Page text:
I'm currently running CO2 1 hour ahead of my light cycle. Is there any reason to consider a controller or should I just keep it as is? Thanks again.
     
  8. RlxdN10sity

    RlxdN10sity Prolific Poster

    Joined:
    Jan 28, 2007
    Messages:
    68
    Likes Received:
    0
    Local Time:
    5:15 PM
  9. RlxdN10sity

    RlxdN10sity Prolific Poster

    Joined:
    Jan 28, 2007
    Messages:
    68
    Likes Received:
    0
    Local Time:
    5:15 PM
    Holy smokes...
    I think I am going to spend an inordinant amount of money on the most awesome flow control I've ever seen. It is a flow meter with a propotionally modulated valve to control flow at desired setting. The only thing is that I need to know what maximum flow I should select for configuration. Check it out.
    GFC mass flow controller : Aalborg, Manufacturer of High Quality Flow Instrumentation

    What is the best alternative short of this lab grade instrument? Thanks.
     
  10. Gerryd

    Gerryd Plant Guru Team
    Lifetime Member

    Joined:
    Sep 23, 2007
    Messages:
    5,623
    Likes Received:
    18
    Local Time:
    5:15 PM
    Hi,

    I purchased my setup from Sumo last May and has worked perfectly so far....

    Very solid and well built.....

    Home - SuMo CO2 Regulators for Planted and Reef Aquariums

    I agree with Tom that this is one of those investments where you should buy as much quality as you can afford. C02 is critical to plant growth and if you will use pressurized c02, a nice reg setup is a critical bit of hardware.

    Hope this helps.
     
  11. shoggoth43

    shoggoth43 Lifetime Charter Member
    Lifetime Member

    Joined:
    Jan 15, 2009
    Messages:
    1,078
    Likes Received:
    4
    Local Time:
    5:15 PM
    Try something like this....

    Premier Line - SuMo CO2 Regulators for Planted and Reef Aquariums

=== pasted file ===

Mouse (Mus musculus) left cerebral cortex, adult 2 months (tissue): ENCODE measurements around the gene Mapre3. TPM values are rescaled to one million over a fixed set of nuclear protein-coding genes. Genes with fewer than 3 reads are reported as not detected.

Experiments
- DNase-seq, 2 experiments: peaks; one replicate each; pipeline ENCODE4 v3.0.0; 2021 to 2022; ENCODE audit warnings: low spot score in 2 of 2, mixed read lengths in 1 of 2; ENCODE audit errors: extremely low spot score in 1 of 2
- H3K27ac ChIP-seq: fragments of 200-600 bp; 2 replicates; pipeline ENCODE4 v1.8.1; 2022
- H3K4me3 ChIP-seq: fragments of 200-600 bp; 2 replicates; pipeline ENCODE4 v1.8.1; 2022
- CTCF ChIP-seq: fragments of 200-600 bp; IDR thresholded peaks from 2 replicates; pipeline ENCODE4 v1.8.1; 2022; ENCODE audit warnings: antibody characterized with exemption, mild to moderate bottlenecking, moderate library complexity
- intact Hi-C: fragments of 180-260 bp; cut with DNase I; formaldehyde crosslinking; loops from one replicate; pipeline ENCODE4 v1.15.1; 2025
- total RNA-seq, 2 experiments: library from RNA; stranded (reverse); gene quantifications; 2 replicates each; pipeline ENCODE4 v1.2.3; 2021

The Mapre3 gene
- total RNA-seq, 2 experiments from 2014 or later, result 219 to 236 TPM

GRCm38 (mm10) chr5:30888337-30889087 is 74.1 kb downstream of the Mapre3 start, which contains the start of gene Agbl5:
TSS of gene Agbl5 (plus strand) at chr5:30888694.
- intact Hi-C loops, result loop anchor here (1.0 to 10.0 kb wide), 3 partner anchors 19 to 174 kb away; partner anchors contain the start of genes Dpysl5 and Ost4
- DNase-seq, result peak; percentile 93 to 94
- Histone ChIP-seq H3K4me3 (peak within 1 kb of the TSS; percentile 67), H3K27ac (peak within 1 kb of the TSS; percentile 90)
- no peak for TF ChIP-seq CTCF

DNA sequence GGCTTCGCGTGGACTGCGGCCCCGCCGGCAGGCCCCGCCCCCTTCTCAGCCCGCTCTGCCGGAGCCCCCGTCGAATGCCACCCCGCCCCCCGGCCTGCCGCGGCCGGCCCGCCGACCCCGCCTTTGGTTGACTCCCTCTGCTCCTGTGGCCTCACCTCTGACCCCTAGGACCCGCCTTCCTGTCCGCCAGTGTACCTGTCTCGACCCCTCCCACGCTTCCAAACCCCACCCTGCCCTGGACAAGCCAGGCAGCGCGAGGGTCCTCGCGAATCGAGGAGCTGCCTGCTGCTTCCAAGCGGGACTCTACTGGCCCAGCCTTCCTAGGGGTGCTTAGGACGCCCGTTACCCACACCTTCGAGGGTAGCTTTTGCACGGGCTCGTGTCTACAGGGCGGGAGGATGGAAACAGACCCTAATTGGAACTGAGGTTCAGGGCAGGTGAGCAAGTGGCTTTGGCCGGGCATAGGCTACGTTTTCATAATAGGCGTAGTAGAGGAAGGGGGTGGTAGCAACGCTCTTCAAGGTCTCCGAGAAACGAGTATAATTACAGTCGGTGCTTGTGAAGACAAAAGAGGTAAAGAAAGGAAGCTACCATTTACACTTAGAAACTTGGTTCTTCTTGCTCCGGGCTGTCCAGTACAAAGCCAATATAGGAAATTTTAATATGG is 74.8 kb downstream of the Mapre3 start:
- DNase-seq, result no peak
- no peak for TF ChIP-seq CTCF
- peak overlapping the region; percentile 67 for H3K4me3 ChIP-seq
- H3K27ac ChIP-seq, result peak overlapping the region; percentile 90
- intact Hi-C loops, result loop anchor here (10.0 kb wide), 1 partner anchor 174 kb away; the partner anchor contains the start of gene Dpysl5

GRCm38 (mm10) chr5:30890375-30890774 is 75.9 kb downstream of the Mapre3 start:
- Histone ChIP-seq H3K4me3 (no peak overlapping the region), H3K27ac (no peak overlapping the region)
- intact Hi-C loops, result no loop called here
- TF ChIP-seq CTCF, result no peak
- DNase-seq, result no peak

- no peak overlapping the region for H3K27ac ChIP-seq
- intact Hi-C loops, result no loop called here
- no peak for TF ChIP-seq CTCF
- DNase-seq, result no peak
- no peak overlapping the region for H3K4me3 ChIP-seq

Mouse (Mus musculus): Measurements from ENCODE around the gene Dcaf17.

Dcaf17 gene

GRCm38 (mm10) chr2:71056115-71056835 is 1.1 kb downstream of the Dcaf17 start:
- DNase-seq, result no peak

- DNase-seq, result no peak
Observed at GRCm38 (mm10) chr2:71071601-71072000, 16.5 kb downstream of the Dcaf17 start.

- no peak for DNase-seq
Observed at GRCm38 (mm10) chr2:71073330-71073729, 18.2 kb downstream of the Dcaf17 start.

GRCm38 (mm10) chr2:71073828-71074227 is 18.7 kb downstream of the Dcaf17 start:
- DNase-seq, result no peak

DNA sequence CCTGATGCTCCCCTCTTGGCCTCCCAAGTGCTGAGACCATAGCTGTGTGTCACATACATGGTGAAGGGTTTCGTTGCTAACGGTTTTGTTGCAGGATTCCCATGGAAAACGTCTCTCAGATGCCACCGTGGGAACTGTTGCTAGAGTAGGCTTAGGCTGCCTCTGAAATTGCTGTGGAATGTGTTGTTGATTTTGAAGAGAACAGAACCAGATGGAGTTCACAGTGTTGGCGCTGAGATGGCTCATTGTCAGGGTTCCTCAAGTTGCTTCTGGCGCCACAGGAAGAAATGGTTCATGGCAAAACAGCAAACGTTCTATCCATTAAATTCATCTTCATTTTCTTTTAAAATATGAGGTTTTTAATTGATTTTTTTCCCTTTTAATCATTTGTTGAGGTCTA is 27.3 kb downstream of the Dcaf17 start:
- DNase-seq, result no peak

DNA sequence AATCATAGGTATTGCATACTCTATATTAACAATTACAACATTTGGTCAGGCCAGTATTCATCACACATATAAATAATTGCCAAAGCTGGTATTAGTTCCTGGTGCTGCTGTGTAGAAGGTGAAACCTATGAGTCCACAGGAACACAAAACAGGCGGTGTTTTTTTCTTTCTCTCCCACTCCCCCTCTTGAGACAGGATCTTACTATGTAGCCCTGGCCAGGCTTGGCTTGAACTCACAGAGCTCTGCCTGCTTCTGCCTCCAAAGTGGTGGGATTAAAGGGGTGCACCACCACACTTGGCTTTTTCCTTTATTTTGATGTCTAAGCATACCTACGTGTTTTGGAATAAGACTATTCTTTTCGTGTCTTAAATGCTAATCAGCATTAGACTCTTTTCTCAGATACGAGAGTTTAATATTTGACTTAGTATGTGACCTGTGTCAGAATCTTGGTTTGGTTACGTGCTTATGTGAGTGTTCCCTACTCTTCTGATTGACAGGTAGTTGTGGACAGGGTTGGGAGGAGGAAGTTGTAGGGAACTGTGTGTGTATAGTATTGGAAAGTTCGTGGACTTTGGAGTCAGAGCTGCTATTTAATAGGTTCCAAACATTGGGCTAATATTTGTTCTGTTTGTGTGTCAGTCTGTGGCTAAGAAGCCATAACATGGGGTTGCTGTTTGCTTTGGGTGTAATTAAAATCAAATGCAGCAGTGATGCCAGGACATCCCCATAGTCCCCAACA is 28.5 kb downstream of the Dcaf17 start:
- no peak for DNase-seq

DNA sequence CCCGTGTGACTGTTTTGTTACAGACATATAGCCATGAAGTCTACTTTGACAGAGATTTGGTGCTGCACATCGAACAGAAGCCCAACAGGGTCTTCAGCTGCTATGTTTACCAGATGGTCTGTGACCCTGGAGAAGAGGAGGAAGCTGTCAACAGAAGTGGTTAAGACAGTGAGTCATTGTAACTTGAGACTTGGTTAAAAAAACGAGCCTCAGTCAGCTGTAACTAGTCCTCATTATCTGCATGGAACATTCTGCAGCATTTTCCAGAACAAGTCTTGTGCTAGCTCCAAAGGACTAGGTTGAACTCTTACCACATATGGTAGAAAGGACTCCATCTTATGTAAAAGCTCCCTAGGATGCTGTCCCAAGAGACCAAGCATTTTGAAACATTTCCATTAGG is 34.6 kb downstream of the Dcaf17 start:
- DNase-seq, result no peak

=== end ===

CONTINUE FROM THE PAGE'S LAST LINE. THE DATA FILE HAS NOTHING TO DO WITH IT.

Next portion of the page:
I got the one with the bubble counter and actually took it apart to put the knob on the needle valve downward. Someone ( I think on this site ) had them build him one with dual solenoids and needle valves to control two different tanks. The single regulator worked just find for him.

    The only minor issue I found with them. They're heavy. When they say to secure the tank, DO IT. I was lazy and was tweaking something and put the tank on the carpet and the whole thing fell over. No way does this reflect on them, it's just good practice to secure the tank. The really good needle valves cost money, you don't want to replace them because you were too lazy to secure the tank.

    Pay the money up front and be done with it. The cost of a quality tool is soon forgotten. You will always be reminded of the cost of a cheap tool every time you use it. Unless you REALLY like LCD displays I'd suggest just going with a more conventional CO2 regulator combo.

    Rex Grigg's model is similar and the cost comes out ~ the same once you put in the same upgrades. Again, if you want all the blinky lights and such, these probably aren't for you.

    The Best Aquarium Regulator & CO2 Parts

    Given how CO2 delivery and flow in the tank affects the distribution so much, I don't think having the ability to deliver CO2 with picoliter precision will get you much. There is a point of diminishing returns and your probably far better off giving something a trim in the tank that's blocking the flow than dialing in another .038 grams of CO2. :)

    -
    S
     
  12. RlxdN10sity

    RlxdN10sity Prolific Poster

    Joined:
    Jan 28, 2007
    Messages:
    68
    Likes Received:
    0
    Local Time:
    5:15 PM
    Thanks guys.
    I have a 200lb CO2 cylinder so I doubt the regulator will be tipping it over any time soon, lol, thanks for the warning though.
    As far as picoliter adjustability and flashy lights go, I'm not so concerned about having them as I am about not having to worry about whether my CO2 output is different from one cycle to the next.
    Because of the size of my cylinder it is located remotely from my aquariums and so is the regulator. I have flow control local to each aquarium at their respective reactors. It seems more sensible to have the ability to adjust CO2 flow whilst observing bubble rate at the aquarium rather than have a manifold and flow valves in one assy. connected to the regulator in the remote location with the cylinder.
    That being said, I have an upper mid-grade regulator, Gentec 190CD45,
    Welcome to Genstar Technologies Company, Inc.
    If you guys think this regulator is not suitable for my application I'll gladly replace it, but I'm more inclined to suspect my Clippard needle valve of being the culprit.
    What is the best flow control valve? Ideal 52-1-12?
    Thanks.
     
  13. shoggoth43

    shoggoth43 Lifetime Charter Member